WILLIAMSBURG -- Laura Cobb knelt at the end of a small table in her fourth-grade classroom, where a group of her students discussed a story about a young girl from Africa, and pointed to a picture on their worksheets.
"Do you have to walk four miles to get water?" she asked them.
A resounding no.
"I just go to the kitchen," one of them answered.
Cobb smiled. "Your life is very different, isn't it?"
Different, true, but in some respects they are exactly the same. After all, Cobb said, 9-year-olds are pretty universal.
She will see that firsthand come August when Cobb, a seven-year teacher at Mill Creek Elementary, leaves to spend four months teaching in Scotland as part of the Fulbright Teacher Exchange Program.
The program, a federal grant opportunity that allows teachers in the U.S. and abroad to swap places for as long as a year, offers a global, real-world lesson on culture that students and staff can share.
She mailed her application by the October deadline and received final word a few weeks ago.
"We view the world in our own way, through our own perspective, and that lens is really reflective of who we are," Cobb said. "By seeing the world through new lenses, and by bringing new lenses here, it'll enrich everyone."
Cobb will teach at St. Mary's Primary School in Bathgate, Scotland, in a classroom of children about the same age as her Elk Rapids Public Schools' fourth-graders. She will exchange with Theresa Smith, who has taught at the school for eight years and visited the United States just once.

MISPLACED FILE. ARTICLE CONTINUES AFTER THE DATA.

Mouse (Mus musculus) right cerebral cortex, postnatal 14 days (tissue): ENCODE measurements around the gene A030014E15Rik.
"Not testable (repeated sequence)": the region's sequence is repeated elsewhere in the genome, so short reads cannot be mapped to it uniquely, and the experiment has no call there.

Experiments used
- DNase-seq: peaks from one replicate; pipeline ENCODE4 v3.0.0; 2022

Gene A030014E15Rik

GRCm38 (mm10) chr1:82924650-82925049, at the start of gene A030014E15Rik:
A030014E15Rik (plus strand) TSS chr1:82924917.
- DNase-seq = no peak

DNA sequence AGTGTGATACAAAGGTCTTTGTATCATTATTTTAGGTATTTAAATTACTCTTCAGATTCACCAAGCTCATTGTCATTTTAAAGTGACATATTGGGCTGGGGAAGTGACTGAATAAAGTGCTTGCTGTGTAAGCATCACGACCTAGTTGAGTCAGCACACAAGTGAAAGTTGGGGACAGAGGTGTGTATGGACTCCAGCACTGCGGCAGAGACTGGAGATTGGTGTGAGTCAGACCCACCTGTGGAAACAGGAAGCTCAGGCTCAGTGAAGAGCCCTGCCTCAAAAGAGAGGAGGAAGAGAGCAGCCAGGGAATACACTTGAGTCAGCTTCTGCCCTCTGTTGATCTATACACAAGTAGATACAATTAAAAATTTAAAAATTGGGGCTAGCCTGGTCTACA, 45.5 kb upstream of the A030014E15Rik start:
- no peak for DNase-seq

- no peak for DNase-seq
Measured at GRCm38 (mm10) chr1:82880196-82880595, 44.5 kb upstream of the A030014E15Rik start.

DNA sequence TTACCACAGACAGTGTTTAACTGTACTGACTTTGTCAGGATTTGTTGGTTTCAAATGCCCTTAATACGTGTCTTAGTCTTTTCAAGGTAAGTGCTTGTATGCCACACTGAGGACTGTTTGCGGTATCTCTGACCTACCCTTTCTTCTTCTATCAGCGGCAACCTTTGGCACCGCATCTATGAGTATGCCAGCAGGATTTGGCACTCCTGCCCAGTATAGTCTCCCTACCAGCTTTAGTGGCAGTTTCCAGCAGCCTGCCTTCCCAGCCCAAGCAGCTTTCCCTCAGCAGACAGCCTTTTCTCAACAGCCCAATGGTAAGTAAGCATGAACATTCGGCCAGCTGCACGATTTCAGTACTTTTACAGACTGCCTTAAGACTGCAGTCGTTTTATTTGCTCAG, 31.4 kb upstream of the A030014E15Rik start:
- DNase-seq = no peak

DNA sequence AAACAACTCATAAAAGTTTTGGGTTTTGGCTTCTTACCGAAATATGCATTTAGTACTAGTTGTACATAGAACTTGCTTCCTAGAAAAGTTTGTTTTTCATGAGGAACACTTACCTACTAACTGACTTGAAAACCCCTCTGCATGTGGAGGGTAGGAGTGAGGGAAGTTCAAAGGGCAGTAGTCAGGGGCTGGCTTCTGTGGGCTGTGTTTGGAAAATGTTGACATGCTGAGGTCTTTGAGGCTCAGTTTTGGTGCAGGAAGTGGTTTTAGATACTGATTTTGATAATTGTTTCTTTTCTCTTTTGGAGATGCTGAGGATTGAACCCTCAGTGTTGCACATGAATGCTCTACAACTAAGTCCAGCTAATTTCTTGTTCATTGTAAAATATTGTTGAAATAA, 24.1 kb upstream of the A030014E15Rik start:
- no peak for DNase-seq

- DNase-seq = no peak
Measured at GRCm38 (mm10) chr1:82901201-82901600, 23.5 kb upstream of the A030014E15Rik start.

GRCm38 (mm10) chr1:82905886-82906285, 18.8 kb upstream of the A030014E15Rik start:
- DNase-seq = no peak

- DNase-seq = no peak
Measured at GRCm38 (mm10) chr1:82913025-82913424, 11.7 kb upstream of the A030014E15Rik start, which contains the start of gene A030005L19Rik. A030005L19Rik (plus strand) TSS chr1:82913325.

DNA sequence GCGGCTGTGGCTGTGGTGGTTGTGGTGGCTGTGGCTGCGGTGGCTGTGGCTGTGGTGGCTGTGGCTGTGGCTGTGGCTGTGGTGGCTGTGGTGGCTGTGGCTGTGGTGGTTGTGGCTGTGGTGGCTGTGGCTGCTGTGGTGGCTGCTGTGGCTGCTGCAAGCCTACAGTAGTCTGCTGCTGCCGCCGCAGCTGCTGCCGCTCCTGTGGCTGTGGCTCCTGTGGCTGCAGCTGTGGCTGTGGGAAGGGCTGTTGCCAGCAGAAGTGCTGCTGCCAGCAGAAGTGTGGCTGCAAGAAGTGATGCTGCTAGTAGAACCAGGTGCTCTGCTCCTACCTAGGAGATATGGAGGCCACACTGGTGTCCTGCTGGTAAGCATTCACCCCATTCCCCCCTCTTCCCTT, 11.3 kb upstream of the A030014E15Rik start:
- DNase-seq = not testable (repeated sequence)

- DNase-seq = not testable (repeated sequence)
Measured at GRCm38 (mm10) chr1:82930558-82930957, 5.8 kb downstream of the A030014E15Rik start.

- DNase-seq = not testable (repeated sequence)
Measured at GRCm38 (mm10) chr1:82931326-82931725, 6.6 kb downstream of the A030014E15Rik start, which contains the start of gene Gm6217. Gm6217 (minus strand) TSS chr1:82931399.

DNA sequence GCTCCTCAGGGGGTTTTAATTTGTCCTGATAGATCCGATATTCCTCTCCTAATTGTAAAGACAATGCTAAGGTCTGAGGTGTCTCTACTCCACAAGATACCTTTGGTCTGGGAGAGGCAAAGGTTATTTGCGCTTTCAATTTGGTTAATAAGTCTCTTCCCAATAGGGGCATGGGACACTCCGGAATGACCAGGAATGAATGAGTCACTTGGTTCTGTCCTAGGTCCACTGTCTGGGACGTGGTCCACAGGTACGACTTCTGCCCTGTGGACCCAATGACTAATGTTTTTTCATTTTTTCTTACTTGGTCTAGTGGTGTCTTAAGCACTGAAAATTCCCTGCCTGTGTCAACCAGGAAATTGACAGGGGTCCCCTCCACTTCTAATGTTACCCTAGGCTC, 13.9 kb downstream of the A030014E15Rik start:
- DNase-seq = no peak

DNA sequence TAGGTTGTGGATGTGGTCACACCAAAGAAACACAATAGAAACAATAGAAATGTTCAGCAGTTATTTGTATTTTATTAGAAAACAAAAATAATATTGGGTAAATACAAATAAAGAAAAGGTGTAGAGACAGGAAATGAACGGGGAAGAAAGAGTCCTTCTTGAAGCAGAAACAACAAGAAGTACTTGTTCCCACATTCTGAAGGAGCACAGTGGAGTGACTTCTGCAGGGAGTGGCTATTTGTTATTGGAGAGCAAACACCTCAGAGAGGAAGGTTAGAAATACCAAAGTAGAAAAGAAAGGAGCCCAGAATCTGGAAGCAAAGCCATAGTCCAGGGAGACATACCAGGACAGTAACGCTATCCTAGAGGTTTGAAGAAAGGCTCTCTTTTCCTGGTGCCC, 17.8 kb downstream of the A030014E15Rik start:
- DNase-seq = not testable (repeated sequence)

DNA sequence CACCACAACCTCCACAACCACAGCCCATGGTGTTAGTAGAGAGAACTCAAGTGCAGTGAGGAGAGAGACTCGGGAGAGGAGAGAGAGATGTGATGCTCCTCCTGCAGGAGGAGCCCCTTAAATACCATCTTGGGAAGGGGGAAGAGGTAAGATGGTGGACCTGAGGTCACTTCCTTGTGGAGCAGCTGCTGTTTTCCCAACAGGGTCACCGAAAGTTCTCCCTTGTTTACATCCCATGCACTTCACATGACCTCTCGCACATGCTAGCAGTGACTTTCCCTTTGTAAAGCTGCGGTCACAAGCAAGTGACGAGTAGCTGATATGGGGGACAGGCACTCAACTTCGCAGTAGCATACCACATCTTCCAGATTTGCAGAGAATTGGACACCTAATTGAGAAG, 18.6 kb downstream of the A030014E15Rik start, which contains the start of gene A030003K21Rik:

"I feel so privileged to have been selected," said Smith by e-mail from Scotland. "I sincerely hope I can bring a Scottish flavour (sic) to Mill Creek Elementary and hopefully we can continue student links when I return home."
Traveling has been part of Cobb's life for years. A 1986 Traverse City High School graduate, she taught both in Florida and in inner-city San Antonio before moving back to Michigan. She also has traveled to Europe and Japan.
The Fulbright experience will benefit both students and staff at Mill Creek, and is indicative of Cobb's approach to teaching, Principal Maggie Antcliff said.
"Laura sought this out," Antcliff said. "I was not surprised."
Her trip will be one more lesson to bring home to her students in Michigan, one more way to illustrate the significance of global awareness.
"It's so important for these kids, at this pivotal time in society, to understand that they are part of that village," she said. "It's important for them to see the world without the blinders on."